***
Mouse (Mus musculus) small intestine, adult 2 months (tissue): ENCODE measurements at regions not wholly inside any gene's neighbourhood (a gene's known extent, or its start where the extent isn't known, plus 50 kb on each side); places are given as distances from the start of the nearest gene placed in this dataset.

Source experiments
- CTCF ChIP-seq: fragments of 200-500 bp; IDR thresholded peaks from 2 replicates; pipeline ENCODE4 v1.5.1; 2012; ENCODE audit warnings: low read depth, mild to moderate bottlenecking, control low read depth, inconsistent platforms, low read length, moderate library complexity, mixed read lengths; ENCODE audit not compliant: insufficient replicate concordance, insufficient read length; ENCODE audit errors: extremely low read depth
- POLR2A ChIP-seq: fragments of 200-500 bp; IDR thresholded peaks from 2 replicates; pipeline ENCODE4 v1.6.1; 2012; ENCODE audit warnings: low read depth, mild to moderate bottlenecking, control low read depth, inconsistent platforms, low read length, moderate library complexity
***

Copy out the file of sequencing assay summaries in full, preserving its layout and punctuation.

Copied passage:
Mouse (Mus musculus) small intestine, adult 2 months (tissue): ENCODE measurements at regions not wholly inside any gene's neighbourhood (a gene's known extent, or its start where the extent isn't known, plus 50 kb on each side); places are given as distances from the start of the nearest gene placed in this dataset.

Source experiments
- CTCF ChIP-seq: fragments of 200-500 bp; IDR thresholded peaks from 2 replicates; pipeline ENCODE4 v1.5.1; 2012; ENCODE audit warnings: low read depth, mild to moderate bottlenecking, control low read depth, inconsistent platforms, low read length, moderate library complexity, mixed read lengths; ENCODE audit not compliant: insufficient replicate concordance, insufficient read length; ENCODE audit errors: extremely low read depth
- POLR2A ChIP-seq: fragments of 200-500 bp; IDR thresholded peaks from 2 replicates; pipeline ENCODE4 v1.6.1; 2012; ENCODE audit warnings: low read depth, mild to moderate bottlenecking, control low read depth, inconsistent platforms, low read length, moderate library complexity